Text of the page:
Is the Great Plain desertifying?

Today, "thanks" to Hungary's changing climate, all agricultural workers, including grape growers, have to face drought.

By the end of August, the drought that caused irreversible damage to a significant part of the plants was already present in the spring, and further intensified in the summer, in most of the Great Plain, also in the Csongrád, Kunság and Hajós-Baja wine regions (where practically all Hungarian grape varieties can be found). By the way, this year's severe drought is not a unique case, a similar drought has devastated this region for nearly 100 years. 

According to the researchers of the Eötvös Loránd University, the Great Plains may become completely dry every August (based on the most pessimistic forecasts) by the end of the century, and the extreme drought will result in serious agricultural damage and crop losses. 

According to some experts, the solution to the complete desertification of the Great Plain may be to "re-irrigate" the Great Plain. This would mean that part of the landscape would be returned to water and nature, farming would have to be abandoned in these areas and periodic water coverage restored.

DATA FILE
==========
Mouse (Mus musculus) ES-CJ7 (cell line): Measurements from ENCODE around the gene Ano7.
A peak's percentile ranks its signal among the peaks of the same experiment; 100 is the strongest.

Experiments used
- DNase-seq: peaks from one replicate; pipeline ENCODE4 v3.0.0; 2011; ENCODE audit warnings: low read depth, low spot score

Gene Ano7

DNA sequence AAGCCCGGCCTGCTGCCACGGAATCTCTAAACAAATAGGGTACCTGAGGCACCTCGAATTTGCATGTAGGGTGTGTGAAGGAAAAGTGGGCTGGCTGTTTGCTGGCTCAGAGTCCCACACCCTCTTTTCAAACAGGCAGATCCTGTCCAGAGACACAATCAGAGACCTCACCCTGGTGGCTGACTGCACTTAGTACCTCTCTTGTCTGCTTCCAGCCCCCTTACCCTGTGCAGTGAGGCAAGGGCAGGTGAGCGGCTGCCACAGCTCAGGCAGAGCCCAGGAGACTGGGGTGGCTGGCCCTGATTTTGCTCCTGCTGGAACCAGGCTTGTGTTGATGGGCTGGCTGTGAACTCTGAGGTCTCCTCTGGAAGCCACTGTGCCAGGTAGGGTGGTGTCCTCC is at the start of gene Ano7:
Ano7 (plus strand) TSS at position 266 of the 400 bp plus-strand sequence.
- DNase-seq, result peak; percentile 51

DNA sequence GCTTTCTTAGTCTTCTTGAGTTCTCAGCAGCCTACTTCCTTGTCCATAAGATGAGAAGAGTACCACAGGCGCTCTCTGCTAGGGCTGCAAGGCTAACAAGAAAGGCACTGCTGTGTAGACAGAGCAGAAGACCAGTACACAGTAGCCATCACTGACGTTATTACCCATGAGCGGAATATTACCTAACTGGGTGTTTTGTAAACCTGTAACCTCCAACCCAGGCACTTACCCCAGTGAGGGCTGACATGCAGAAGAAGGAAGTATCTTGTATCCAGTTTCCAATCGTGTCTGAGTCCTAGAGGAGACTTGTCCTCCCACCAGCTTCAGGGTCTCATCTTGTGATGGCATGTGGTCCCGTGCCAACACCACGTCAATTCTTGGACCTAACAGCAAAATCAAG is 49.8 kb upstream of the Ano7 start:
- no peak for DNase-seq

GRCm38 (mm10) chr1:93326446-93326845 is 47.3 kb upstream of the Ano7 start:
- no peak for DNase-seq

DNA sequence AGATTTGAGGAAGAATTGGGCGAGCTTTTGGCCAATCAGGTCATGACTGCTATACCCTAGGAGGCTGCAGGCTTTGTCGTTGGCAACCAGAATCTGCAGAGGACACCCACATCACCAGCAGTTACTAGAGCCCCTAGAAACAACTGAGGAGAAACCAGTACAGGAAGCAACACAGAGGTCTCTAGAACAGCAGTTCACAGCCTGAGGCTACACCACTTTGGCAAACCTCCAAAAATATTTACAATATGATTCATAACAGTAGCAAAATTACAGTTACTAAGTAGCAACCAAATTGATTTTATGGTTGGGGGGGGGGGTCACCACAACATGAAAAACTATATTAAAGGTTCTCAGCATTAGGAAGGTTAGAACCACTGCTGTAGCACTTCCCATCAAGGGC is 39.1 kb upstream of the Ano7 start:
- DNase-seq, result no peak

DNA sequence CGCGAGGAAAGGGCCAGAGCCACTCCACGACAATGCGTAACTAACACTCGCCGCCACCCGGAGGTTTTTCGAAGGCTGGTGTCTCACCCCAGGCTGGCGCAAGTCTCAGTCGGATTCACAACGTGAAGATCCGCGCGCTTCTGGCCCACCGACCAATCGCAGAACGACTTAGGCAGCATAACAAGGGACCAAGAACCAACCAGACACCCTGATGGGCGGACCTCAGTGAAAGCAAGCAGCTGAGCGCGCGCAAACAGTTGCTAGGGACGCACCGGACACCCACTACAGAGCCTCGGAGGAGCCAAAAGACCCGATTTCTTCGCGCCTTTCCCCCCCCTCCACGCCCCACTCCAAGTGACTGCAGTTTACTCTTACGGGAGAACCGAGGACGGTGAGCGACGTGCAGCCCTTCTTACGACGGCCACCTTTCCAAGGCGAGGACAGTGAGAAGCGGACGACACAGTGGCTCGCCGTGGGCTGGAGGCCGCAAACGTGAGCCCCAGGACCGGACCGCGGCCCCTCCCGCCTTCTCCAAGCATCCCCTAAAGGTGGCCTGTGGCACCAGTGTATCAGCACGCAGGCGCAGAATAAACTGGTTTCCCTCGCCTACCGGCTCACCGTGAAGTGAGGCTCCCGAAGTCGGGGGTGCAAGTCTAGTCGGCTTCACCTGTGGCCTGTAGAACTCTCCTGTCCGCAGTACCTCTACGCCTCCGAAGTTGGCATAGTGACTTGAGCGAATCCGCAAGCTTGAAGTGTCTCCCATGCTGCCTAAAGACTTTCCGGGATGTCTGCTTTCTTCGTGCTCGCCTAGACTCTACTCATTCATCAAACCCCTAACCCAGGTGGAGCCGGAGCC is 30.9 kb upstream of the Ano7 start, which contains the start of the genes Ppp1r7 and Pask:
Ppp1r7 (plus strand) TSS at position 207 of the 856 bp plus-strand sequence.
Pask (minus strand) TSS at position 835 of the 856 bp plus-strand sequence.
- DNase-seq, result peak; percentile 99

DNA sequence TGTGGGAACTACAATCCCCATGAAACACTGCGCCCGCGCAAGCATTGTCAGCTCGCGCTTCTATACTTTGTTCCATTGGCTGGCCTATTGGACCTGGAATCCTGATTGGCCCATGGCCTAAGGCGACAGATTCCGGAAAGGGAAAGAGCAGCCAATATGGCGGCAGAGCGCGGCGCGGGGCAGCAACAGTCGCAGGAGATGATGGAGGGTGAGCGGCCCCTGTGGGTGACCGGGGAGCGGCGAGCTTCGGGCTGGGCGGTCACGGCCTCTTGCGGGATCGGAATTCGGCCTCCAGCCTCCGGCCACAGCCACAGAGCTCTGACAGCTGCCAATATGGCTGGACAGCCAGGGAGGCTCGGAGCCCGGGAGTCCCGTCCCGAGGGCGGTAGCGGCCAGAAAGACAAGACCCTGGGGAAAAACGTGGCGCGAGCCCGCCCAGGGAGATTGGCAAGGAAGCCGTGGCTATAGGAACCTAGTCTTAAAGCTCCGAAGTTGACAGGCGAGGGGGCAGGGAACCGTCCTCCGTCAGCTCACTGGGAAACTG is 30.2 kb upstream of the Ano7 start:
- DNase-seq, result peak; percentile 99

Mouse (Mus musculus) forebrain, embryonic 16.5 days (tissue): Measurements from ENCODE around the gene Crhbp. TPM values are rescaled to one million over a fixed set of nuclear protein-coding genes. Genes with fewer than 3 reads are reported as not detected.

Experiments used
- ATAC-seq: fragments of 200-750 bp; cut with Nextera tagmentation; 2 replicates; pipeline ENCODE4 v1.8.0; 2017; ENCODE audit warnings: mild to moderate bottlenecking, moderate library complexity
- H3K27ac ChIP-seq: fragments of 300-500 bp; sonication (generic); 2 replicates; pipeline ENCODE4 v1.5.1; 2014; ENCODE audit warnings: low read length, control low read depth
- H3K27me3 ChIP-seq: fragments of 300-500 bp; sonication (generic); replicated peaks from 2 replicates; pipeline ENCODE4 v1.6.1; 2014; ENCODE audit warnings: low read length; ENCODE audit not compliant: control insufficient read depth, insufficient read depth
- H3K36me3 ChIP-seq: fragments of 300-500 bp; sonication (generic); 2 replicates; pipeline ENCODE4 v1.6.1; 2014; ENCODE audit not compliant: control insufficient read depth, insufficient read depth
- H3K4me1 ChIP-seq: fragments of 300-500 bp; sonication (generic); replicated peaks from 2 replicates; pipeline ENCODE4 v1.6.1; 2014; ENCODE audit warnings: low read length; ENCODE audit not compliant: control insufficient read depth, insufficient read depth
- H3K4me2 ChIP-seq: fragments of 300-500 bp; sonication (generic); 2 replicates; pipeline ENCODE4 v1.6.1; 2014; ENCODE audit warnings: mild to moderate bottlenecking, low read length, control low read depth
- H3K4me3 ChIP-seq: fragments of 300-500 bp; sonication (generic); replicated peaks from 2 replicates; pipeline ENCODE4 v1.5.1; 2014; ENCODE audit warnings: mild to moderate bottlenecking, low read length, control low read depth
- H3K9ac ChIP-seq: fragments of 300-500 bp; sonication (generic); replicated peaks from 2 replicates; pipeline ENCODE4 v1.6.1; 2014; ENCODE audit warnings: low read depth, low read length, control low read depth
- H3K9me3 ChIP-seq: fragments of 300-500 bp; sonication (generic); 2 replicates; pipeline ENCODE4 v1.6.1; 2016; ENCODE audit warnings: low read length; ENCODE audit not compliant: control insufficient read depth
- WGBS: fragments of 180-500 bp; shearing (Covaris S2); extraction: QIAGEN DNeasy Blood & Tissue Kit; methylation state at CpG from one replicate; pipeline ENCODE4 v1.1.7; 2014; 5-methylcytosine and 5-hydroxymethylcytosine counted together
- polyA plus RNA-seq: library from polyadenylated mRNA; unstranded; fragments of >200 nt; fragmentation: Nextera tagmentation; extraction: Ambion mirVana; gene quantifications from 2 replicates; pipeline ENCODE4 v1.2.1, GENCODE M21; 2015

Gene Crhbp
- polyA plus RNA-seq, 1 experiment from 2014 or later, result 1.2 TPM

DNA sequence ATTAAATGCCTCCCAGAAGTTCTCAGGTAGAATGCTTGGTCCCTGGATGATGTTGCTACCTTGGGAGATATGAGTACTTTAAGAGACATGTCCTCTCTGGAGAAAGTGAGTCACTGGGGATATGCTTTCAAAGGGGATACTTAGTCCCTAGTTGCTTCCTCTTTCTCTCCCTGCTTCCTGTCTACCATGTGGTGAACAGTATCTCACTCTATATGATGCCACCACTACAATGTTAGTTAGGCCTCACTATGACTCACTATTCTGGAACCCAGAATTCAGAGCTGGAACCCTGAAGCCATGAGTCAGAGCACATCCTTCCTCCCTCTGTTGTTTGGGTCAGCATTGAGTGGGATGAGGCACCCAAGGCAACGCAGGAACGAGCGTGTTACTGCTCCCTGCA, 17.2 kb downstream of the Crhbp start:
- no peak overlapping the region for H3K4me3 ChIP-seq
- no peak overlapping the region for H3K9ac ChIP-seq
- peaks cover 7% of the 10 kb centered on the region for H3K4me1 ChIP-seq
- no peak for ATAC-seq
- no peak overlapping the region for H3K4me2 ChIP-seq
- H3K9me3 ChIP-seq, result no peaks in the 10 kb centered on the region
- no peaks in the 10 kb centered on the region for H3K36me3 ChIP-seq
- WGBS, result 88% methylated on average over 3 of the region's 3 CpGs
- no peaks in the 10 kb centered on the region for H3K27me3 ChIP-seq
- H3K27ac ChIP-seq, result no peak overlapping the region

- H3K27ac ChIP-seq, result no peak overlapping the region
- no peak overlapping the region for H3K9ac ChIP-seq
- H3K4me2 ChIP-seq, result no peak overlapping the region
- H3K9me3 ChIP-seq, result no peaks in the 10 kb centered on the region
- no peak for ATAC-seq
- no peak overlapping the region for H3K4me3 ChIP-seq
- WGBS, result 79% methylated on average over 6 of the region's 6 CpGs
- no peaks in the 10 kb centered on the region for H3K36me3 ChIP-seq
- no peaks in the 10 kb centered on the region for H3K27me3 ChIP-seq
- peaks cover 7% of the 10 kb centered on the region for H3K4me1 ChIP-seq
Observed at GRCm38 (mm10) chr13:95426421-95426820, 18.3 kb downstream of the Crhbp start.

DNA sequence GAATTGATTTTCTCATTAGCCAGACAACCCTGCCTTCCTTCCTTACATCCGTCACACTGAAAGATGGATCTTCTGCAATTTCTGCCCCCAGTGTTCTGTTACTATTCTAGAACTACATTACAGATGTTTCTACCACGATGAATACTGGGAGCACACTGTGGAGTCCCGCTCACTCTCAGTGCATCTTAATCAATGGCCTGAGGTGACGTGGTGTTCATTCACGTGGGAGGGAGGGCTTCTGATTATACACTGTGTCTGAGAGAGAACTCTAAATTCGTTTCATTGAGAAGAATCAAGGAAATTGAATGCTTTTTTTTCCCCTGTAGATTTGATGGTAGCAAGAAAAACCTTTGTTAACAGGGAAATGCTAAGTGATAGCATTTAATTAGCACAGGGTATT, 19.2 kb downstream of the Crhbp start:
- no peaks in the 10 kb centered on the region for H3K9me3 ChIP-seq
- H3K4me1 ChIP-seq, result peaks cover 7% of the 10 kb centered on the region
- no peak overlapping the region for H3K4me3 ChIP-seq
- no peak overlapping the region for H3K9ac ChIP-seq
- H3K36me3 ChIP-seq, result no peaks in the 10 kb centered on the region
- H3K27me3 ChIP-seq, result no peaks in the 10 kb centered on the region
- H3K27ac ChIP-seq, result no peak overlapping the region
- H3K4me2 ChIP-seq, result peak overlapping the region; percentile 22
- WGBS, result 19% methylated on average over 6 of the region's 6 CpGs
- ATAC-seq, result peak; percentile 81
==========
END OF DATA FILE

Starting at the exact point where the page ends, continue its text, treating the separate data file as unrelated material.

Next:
Effects of drought 

The winemakers jokingly said that there was only one good thing about the drought. Fortunately, the vast majority of fungi and bacteria do not like this hot, dry weather. Regardless of this, it is a sad fact that due to the lack of rainfall, the grapes only gained half the weight compared to last year.

As a result, the skin and flesh ratio of the berries of the grape varieties has changed. In the case of red wines, this can have a positive effect, since the quality of the wine increases proportionally with the decrease in yield. Unfortunately, in the case of white varieties, the positive effect is not always so clear.

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Photos: Wikpédia Commons

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